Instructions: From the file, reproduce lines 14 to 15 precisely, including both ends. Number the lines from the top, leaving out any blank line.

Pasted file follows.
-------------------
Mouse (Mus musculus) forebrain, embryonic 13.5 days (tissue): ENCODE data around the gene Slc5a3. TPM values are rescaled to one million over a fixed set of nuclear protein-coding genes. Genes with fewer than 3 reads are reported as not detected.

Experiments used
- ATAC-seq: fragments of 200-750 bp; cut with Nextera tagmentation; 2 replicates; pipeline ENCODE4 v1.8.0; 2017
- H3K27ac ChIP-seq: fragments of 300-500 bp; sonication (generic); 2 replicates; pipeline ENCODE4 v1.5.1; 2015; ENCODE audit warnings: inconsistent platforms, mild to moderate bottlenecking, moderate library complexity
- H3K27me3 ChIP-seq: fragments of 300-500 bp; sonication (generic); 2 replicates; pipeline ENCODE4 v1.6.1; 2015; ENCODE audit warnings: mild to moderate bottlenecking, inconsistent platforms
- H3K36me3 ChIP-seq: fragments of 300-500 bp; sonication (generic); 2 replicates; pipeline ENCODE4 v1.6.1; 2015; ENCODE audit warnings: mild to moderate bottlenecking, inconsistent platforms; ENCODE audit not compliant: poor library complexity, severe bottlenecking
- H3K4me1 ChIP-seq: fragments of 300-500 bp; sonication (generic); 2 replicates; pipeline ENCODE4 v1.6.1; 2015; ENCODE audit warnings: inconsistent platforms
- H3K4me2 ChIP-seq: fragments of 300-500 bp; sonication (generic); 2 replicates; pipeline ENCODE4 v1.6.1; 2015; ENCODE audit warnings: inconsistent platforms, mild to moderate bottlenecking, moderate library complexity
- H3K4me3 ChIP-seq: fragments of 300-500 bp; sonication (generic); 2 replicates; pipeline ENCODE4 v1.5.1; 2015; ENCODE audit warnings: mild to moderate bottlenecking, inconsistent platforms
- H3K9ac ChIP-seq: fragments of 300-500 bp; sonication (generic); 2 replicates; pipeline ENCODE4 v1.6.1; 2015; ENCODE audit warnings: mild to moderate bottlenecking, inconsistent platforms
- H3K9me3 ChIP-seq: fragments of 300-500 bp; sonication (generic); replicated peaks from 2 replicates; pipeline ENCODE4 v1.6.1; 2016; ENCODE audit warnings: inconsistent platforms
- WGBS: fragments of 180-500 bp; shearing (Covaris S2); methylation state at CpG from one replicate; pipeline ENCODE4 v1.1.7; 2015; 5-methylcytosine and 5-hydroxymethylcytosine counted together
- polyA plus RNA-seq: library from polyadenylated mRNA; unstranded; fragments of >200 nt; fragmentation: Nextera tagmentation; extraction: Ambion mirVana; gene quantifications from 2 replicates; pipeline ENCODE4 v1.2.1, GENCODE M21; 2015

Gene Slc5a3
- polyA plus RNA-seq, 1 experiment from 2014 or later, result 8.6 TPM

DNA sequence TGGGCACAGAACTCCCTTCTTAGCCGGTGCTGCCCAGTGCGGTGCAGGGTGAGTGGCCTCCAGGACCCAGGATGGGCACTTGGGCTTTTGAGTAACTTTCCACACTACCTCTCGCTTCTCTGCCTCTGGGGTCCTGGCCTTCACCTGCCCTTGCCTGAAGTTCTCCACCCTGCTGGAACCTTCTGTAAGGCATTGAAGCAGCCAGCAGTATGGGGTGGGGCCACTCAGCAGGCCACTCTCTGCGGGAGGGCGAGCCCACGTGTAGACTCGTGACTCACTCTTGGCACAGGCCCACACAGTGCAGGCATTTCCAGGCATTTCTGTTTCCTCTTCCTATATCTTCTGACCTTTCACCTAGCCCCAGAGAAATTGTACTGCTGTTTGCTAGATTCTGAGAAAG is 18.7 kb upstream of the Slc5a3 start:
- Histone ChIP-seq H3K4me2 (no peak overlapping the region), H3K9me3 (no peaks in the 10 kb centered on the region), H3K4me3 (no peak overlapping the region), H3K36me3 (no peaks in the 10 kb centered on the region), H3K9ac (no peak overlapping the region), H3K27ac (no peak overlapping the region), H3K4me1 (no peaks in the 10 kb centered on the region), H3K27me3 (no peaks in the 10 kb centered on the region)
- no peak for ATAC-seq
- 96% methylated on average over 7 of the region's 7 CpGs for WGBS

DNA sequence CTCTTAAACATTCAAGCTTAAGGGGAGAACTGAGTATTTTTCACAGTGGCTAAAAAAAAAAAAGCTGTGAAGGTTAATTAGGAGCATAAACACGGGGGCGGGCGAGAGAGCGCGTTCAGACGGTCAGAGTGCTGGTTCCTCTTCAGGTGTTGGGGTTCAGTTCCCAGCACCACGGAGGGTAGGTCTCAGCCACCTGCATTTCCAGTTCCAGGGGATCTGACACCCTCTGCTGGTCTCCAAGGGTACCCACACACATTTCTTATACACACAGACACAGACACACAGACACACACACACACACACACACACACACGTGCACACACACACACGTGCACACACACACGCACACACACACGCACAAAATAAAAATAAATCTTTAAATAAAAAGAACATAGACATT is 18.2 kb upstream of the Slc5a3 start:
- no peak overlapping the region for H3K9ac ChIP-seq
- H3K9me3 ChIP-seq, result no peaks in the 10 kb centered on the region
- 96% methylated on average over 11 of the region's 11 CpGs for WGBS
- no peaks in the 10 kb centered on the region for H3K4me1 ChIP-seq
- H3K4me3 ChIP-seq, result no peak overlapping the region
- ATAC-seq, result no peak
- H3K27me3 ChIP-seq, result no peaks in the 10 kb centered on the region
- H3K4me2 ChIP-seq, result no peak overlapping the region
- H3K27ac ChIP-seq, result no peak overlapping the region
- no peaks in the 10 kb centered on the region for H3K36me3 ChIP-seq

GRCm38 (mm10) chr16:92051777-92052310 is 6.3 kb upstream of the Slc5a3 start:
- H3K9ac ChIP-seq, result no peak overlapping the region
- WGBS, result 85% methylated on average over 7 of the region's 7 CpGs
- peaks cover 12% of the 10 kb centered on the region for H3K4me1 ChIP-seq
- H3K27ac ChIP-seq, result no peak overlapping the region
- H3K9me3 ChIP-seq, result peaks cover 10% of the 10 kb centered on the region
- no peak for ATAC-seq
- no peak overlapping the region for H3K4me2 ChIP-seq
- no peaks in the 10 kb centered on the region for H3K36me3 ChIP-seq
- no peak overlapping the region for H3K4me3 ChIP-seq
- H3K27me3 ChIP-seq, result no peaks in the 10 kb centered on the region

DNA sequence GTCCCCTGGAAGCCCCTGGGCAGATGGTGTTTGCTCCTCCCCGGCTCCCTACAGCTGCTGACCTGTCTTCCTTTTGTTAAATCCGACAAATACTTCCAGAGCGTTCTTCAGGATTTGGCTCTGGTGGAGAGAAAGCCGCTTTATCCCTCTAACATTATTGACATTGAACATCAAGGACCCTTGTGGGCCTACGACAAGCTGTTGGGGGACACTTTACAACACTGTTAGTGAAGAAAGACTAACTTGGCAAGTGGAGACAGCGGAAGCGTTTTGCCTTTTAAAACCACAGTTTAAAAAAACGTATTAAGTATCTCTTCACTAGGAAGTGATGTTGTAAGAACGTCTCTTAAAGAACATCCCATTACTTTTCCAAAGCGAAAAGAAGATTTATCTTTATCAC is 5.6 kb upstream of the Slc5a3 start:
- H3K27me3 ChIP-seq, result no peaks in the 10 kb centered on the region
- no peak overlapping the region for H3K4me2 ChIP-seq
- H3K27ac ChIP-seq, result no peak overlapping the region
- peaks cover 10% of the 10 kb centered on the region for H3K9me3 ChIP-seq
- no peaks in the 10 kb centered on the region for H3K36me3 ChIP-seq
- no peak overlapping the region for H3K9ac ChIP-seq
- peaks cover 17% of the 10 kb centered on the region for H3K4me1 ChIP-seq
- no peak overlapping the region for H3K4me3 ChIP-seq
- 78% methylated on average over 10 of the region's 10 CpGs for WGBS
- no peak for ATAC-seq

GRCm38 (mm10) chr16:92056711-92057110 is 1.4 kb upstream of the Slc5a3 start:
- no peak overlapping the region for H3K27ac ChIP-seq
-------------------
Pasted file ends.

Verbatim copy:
Gene Slc5a3
- polyA plus RNA-seq, 1 experiment from 2014 or later, result 8.6 TPM